CANCELLED: 'The Sociogenesis of a Sociologist: Intersections of History and Biography'

Series Name Professorial Inaugural Lecture
Speaker Professor John Goodwin from the Department of Sociology
Type Lectures & Talks
Starts at Mar 24, 2015 05:30 PM
Ends at Mar 24, 2015 06:30 PM
Venue Ken Edwards Building, Lecture Theatre 1
Open To Public
Ticket Price Free
For Bookings Contact Anyone wishing to attend a lecture, whether student, staff or public, should contact

This lecture has been cancelled and a new date is to be arranged.

Professor John Goodwin from the Department of Sociology will give his professorial inaugural lecture entitled ''Plastic antibodies' – can we surpass Nature?' on 10 March 2015 in Ken Edwards Building Lecture Theatre 1.

The first lesson of modern sociology is that the individual cannot understand his own experience or gauge his own fate without locating himself within the trends of his epoch and the life-chances of all the individuals of his social layer. (C. Wright Mills 1951)

Sing your life. Walk right up to the microphone and name all the things you love. All the things that you loathe. (Morrissey 1991)

Summarising his lecture, Professor Goodwin said: "How did it come to be that a working class ‘school failure’ from North Derbyshire ended up becoming a Professor of Sociology? How does anyone ‘become’ what they ‘are’ or end up where they do? In this inaugural lecture I will develop a reflective sociological analysis of my own professional journey from ‘school failure’ to Sociology Professor using the works of two of my academic heroes  – C. Wright Mills and Norbert Elias – as my starting point.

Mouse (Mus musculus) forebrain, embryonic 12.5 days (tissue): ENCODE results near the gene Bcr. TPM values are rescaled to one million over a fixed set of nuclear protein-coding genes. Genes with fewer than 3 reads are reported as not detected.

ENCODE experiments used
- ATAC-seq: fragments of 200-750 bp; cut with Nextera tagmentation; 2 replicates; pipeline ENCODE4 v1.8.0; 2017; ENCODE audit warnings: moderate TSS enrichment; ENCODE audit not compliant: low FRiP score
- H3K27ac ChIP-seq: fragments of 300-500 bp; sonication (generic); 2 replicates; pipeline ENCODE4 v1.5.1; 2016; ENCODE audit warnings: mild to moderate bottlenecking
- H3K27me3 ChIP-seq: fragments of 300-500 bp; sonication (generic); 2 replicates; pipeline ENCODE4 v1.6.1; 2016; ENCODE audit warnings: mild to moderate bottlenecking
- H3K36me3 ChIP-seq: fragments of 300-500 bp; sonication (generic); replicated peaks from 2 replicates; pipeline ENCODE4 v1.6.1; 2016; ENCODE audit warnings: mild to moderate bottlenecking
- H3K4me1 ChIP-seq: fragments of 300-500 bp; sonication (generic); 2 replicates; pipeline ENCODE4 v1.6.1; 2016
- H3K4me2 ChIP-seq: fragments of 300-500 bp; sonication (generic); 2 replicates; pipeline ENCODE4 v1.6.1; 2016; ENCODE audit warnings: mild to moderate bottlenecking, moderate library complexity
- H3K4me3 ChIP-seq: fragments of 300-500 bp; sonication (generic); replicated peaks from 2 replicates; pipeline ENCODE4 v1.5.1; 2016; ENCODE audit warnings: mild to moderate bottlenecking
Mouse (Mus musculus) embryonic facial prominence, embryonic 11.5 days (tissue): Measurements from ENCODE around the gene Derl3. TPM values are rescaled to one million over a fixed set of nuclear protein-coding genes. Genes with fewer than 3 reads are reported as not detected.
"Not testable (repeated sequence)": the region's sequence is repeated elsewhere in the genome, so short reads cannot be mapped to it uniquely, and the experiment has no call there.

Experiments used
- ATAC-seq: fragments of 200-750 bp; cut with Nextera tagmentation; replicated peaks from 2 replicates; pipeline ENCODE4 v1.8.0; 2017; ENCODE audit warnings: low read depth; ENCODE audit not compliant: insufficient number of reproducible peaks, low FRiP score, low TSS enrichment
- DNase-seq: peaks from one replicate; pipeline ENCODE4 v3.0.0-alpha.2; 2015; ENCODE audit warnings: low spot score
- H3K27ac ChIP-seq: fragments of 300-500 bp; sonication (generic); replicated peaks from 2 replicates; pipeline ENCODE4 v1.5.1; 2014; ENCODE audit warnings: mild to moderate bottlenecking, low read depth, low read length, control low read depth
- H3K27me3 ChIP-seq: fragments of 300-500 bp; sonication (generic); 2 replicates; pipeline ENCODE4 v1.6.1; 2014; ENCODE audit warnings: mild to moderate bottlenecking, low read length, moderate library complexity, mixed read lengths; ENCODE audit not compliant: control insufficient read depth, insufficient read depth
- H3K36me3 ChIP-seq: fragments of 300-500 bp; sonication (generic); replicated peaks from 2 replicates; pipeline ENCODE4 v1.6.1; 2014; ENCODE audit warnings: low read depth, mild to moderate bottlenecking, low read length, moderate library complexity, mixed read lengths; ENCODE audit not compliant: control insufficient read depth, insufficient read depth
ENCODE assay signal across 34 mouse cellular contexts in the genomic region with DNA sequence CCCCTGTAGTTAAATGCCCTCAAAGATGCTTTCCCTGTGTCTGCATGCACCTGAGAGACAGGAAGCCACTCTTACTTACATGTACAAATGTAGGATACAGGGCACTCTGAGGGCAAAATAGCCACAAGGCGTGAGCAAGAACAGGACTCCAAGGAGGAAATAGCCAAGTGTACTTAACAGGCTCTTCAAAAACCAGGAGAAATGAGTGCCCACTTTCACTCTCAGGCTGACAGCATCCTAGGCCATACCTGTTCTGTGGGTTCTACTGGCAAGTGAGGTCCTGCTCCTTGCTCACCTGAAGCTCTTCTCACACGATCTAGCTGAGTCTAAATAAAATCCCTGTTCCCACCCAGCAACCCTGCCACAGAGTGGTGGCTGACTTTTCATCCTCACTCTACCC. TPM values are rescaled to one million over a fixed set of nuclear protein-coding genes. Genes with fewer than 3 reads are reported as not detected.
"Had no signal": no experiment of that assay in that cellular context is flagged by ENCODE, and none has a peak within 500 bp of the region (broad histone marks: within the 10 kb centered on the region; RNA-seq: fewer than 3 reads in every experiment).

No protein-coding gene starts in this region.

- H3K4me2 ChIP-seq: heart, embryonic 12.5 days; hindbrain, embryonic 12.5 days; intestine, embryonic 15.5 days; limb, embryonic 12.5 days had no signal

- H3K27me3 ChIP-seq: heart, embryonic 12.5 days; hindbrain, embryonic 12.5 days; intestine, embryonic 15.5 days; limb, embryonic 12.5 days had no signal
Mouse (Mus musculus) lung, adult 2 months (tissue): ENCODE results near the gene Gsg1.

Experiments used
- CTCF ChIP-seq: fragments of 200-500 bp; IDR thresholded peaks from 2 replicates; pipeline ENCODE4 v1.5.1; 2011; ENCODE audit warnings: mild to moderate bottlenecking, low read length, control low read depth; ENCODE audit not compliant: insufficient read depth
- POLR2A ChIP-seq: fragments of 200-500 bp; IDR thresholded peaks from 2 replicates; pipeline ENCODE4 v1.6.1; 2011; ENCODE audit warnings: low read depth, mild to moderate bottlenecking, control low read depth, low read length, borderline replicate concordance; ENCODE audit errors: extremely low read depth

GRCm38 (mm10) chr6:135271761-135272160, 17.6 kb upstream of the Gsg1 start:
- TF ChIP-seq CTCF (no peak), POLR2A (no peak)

"For C. Wright Mills ‘personal troubles’ cannot be understood solely as personal troubles but must be understood as a part of the process of history making – what he termed the intersections of biography and history. As such, the exploration of the ‘individual story’ (an individual’s troubles) can be used to illuminate broader processes of historical change and transformation. In turn, Norbert Elias offers a clear sociological practice for exploring such transformations via the three core questions that undergirded much of his work: 1) how did ‘this’ come to be?; 2) in what ways are ‘these’ inter-related?; and 3) what broader chains of interdependence are involved in ‘this’?  Like Mills, Elias empowers the sociologist to view the ‘individual’ story not simply as something ‘personal’ or unique but instead as a ‘process’, as part of a web of continually changing relationships an, as he suggested, there is no  ‘‘I’ without ‘he’, ‘she’, ‘we’, ‘you’ or ‘they’’ (Elias: 1978: 124).

"Using ephemera and realia from my own archives I will consider the origins and development of my varied interests and how, in turn, those interests have shaped my own research agenda. Likewise, I consider in detail how failing at school and my subsequent diversions through further education, a short foray into nursing, and my early teaching experiences at Leicester shaped my teaching identity."

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